RASCOE: So he is focused on the base, but he also knows that this is going to be a very close election. So he's going to have to expand at least a bit - or at least try to limit some losses in some demographics, like among African American voters. That's why you hear him hammering away on his economic message and record low unemployment.

GREENE: All right. NPR's Ayesha Rascoe talking to us about President Trump's reelection strategy.

Ayesha, thanks.

RASCOE: Thank you.


GREENE: We're going to turn to Iraq now. Anti-government protests there have been raging since October.

KING: Yeah, protesters say they want a new kind of government. They say they are done with corruption. They want Iranian influence in their country to end. And they're angry about U.S. military attacks. Hundreds of those protesters have been killed by security forces and militia gunmen.

GREENE: That's right. Recently, they have come under even more pressure, and it's almost crushed this protest movement.

So let's turn to NPR international correspondent Jane Arraf, who is in Baghdad. Hi, Jane.


GREENE: You've been telling us about these protests for some time now. I mean, four months - they're still going, but it sounds like they're beginning to wane. What's happening?

ARRAF: Yeah. I mean, they have really hung in there through shootings, kidnappings, intimidation. And at least 600 of them have been killed. They managed to last that long partly because they're backed by an influential Shia cleric, Muqtada al-Sadr. And if that name sounds familiar...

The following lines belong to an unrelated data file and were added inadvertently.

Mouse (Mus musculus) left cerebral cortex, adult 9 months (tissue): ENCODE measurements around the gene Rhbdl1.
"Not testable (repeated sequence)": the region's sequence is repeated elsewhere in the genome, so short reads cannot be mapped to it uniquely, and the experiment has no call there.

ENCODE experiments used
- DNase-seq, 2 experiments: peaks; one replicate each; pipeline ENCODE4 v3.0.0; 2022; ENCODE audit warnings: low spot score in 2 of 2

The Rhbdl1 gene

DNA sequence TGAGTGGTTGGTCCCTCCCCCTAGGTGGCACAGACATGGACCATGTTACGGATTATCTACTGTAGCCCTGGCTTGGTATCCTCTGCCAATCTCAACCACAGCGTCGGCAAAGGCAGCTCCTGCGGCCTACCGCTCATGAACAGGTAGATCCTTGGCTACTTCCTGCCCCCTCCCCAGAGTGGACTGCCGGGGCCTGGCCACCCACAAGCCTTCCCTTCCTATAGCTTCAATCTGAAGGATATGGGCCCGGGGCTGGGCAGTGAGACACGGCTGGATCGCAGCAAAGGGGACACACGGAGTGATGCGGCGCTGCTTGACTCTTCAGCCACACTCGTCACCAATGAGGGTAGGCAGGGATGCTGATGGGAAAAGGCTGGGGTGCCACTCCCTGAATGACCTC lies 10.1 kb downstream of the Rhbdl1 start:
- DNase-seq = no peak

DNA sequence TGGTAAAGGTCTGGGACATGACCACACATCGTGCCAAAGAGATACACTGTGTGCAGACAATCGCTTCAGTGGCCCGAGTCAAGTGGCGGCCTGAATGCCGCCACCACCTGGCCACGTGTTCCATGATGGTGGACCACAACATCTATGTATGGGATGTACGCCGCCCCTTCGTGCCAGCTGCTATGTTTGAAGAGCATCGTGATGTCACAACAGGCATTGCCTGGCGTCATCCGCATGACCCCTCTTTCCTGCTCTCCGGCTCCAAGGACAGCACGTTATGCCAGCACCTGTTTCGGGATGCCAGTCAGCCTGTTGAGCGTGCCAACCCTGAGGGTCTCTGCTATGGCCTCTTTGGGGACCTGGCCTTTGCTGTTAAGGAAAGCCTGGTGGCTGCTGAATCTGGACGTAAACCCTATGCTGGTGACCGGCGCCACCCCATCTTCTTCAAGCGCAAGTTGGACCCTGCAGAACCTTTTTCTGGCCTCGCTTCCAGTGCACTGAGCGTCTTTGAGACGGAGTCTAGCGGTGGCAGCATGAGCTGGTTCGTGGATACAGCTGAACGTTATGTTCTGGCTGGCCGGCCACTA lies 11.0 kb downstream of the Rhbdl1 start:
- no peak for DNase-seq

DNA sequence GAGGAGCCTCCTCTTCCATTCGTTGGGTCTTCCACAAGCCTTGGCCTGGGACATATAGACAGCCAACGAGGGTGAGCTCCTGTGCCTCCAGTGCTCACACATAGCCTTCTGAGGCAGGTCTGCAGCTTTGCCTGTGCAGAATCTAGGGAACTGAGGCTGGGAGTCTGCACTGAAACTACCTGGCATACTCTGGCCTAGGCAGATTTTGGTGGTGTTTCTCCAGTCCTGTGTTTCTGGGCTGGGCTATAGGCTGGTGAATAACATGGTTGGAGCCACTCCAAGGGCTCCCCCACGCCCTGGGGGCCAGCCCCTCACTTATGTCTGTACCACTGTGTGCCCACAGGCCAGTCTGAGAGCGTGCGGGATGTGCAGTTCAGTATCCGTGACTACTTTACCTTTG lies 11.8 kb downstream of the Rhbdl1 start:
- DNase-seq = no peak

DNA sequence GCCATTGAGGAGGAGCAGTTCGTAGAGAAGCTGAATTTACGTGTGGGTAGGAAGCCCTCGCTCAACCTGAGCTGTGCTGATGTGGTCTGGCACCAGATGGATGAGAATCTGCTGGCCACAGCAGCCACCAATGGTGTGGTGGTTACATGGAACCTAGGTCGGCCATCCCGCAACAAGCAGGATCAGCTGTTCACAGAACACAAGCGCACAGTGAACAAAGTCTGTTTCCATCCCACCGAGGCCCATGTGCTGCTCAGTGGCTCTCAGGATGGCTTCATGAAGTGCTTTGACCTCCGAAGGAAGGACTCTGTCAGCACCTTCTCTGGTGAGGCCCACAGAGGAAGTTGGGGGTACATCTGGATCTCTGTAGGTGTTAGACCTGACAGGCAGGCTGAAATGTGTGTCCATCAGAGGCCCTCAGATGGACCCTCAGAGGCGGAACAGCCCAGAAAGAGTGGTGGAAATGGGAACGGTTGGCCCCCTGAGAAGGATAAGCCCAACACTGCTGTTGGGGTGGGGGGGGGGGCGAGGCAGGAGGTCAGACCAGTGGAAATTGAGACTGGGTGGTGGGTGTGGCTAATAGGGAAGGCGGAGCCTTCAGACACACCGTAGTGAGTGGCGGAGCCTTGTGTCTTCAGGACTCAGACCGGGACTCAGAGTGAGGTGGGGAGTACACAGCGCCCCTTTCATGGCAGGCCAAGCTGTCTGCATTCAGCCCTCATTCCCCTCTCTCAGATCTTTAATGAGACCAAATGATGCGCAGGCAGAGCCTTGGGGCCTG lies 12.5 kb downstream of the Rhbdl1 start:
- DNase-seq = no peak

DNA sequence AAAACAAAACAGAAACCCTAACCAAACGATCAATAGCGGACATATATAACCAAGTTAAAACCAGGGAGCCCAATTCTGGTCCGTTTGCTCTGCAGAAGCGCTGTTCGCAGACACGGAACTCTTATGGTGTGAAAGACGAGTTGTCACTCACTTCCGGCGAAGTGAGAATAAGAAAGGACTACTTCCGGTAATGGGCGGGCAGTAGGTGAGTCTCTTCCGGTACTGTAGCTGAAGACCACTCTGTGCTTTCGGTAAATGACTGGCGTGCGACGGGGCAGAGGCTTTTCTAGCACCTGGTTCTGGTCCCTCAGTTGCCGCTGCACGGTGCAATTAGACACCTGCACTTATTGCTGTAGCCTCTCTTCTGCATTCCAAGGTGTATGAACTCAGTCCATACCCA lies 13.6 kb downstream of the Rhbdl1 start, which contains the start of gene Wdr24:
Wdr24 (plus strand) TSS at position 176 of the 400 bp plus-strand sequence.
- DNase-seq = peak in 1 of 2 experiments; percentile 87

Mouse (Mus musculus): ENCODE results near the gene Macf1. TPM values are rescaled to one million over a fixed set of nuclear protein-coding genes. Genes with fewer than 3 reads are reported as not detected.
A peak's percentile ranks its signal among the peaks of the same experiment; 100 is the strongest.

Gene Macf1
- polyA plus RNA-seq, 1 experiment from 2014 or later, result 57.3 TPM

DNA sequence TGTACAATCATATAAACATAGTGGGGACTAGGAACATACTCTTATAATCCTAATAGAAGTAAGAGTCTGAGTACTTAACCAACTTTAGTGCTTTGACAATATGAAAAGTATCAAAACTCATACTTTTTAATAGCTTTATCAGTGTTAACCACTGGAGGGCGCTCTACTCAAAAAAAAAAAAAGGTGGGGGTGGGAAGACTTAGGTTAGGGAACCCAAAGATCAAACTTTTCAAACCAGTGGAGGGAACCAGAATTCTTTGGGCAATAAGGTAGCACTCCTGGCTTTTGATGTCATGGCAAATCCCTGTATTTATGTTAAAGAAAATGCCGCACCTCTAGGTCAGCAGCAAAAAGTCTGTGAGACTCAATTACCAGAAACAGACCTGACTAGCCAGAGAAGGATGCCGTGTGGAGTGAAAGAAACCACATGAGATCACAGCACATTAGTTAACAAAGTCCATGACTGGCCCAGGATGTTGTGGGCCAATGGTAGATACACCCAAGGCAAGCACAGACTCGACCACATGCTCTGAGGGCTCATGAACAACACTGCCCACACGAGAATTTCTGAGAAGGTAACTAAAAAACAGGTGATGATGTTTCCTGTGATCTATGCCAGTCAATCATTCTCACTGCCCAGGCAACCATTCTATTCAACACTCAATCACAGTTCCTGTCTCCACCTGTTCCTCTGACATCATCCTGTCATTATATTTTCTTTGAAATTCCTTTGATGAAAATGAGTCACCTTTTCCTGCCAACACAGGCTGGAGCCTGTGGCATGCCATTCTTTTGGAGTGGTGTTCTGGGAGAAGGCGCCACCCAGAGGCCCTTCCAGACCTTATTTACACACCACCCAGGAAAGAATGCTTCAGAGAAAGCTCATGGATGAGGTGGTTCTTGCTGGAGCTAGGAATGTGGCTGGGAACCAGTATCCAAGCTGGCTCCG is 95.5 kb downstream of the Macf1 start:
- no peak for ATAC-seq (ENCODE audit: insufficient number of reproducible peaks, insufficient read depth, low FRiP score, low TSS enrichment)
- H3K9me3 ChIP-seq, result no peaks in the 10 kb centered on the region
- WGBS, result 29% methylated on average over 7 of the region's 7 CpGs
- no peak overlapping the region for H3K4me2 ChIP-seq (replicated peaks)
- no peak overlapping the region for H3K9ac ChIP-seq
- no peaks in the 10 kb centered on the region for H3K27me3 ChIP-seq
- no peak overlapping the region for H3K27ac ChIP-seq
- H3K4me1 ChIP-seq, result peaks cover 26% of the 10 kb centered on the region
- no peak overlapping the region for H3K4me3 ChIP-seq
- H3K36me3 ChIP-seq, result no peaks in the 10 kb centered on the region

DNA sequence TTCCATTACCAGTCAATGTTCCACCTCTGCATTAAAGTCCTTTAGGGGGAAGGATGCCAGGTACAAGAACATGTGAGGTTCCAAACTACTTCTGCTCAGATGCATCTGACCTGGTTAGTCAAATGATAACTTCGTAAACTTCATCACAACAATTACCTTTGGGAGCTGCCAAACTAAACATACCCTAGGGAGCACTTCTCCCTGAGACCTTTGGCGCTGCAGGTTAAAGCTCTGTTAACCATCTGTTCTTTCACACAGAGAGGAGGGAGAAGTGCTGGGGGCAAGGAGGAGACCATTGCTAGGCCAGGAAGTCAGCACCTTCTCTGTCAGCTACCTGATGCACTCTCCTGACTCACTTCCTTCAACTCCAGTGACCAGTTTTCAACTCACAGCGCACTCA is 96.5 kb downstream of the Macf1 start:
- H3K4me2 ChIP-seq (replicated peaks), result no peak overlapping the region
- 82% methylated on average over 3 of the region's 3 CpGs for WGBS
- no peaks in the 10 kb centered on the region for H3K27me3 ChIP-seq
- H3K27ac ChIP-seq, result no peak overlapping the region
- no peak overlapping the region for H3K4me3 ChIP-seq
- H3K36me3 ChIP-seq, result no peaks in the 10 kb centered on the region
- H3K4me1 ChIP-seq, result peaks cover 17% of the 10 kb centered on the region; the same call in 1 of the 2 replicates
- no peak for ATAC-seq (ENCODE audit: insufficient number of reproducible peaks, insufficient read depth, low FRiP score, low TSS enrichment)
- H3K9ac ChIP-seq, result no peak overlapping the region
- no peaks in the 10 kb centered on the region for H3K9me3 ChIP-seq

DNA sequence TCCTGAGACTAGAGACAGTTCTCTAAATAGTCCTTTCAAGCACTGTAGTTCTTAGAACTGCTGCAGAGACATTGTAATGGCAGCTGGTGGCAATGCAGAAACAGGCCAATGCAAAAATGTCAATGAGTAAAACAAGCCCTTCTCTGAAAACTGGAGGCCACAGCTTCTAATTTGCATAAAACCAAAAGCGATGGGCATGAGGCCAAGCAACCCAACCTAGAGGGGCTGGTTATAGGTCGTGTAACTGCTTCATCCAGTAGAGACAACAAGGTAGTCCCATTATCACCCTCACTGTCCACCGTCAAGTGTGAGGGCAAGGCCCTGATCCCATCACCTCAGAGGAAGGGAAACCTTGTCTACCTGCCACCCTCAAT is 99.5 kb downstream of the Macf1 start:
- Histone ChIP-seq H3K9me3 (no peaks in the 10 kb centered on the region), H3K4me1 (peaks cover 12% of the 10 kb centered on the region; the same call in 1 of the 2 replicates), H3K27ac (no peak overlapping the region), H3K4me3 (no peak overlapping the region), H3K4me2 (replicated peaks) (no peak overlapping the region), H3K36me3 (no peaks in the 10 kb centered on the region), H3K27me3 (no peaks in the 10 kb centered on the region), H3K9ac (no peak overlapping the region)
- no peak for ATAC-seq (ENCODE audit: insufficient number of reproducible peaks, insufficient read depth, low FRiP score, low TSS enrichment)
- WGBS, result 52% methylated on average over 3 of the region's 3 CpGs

ARRAF: ...It's 'cause he's the guy who raised - yep - he raised a militia to fight U.S. forces in 2003. And then late last year, Sadr leaves for Iran. And a lot of these protests going on in Iraq are against Iranian control of Iraqi politics and security. So earlier this month, Sadr did a turnaround. He announced he was withdrawing his support, and then he went a step further. And he sent in his people to clean up the protests.

GREENE: Oh, really? So that must have had a huge impact. Well, I mean, if we look at these four months, though, I mean, have these protests had some sort of effect, some sort of impact?

ARRAF: Well, they did. They had an effect because they've managed to topple a government, in a sense. The prime minister was forced to resign. But the bigger impact of Sadr's actions has been on the protesters. You know, they've been attacked by not just government security forces but these Iran-backed groups that the government doesn't dare name. And when Sadr withdrew, a new crackdown began - more kidnappings, more beatings, more stabbings. And you can see the effect in Tahrir Square. I asked one protester, Ali (ph), what he thought was the future of the protests after this.